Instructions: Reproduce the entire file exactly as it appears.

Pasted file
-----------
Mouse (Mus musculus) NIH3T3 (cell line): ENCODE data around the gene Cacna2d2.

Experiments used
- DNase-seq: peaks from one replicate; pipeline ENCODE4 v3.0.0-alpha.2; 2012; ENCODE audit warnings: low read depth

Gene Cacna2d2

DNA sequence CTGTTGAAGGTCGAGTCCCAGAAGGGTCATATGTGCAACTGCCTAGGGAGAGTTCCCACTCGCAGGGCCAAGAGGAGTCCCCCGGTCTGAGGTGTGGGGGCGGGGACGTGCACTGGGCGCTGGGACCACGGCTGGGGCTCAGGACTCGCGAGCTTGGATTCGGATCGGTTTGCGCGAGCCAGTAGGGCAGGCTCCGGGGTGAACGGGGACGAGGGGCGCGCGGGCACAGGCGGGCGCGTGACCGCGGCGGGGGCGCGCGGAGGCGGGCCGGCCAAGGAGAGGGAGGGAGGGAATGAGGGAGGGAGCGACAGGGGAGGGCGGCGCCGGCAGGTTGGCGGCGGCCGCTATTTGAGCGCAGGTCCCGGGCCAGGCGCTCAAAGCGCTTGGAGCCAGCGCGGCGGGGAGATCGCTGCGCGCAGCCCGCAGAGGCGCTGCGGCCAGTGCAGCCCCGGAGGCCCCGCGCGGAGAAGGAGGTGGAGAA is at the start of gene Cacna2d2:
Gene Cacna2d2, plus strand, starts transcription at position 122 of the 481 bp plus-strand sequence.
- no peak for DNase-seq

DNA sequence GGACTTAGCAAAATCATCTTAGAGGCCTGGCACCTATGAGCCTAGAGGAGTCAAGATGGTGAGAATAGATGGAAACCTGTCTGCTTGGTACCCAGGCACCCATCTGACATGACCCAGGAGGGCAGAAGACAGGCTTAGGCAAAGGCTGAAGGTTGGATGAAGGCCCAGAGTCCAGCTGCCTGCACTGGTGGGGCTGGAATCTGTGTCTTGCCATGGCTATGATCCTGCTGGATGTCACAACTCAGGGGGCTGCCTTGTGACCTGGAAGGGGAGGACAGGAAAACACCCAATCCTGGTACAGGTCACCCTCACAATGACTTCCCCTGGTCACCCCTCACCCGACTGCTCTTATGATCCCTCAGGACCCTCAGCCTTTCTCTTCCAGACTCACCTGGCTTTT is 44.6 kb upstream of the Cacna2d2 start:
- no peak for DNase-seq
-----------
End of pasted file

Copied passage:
Mouse (Mus musculus) NIH3T3 (cell line): ENCODE data around the gene Cacna2d2.

Experiments used
- DNase-seq: peaks from one replicate; pipeline ENCODE4 v3.0.0-alpha.2; 2012; ENCODE audit warnings: low read depth

Gene Cacna2d2

DNA sequence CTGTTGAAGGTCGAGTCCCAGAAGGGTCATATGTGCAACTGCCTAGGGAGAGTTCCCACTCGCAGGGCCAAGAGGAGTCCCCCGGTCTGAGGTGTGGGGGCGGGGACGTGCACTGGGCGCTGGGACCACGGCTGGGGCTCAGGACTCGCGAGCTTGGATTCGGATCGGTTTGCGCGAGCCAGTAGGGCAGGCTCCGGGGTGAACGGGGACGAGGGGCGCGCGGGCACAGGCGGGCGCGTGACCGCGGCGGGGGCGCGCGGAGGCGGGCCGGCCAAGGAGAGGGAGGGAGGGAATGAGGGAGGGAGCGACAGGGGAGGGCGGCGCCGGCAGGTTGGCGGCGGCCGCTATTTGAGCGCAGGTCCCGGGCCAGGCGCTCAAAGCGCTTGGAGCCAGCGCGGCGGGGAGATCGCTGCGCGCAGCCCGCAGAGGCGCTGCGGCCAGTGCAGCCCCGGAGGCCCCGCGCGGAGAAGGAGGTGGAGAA is at the start of gene Cacna2d2:
Gene Cacna2d2, plus strand, starts transcription at position 122 of the 481 bp plus-strand sequence.
- no peak for DNase-seq

DNA sequence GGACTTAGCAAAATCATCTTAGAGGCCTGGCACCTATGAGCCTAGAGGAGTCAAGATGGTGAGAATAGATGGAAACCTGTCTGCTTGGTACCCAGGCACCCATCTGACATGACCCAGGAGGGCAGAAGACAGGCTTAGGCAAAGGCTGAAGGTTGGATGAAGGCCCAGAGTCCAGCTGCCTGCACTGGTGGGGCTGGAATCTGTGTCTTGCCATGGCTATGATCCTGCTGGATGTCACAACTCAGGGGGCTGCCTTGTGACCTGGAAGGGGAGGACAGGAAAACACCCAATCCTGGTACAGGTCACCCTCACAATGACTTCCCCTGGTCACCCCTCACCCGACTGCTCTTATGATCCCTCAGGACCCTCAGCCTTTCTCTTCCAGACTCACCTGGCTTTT is 44.6 kb upstream of the Cacna2d2 start:
- no peak for DNase-seq